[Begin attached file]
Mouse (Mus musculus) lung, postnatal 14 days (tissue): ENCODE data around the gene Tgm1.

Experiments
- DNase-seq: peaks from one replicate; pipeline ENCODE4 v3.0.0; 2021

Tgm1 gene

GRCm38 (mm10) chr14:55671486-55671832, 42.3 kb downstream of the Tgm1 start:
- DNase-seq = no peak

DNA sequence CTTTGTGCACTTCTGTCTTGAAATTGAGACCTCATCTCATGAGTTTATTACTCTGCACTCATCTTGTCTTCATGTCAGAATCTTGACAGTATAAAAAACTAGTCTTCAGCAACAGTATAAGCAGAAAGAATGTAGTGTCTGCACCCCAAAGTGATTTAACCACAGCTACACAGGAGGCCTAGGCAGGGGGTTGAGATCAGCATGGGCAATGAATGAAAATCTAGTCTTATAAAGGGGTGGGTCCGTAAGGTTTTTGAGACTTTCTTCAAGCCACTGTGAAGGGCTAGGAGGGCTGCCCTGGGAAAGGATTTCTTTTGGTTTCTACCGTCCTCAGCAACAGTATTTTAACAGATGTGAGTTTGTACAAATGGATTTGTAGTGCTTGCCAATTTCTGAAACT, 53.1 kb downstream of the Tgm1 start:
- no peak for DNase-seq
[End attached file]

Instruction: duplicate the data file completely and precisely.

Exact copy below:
Mouse (Mus musculus) lung, postnatal 14 days (tissue): ENCODE data around the gene Tgm1.

Experiments
- DNase-seq: peaks from one replicate; pipeline ENCODE4 v3.0.0; 2021

Tgm1 gene

GRCm38 (mm10) chr14:55671486-55671832, 42.3 kb downstream of the Tgm1 start:
- DNase-seq = no peak

DNA sequence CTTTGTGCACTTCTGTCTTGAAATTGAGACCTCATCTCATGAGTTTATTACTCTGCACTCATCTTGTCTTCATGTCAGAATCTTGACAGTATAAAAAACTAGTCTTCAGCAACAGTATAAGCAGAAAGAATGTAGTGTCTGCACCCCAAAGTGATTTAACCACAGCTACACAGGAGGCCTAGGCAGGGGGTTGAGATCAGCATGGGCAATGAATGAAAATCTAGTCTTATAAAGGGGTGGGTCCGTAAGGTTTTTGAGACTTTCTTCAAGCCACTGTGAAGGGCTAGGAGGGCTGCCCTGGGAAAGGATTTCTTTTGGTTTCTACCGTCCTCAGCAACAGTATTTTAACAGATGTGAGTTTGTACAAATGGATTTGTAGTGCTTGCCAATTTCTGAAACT, 53.1 kb downstream of the Tgm1 start:
- no peak for DNase-seq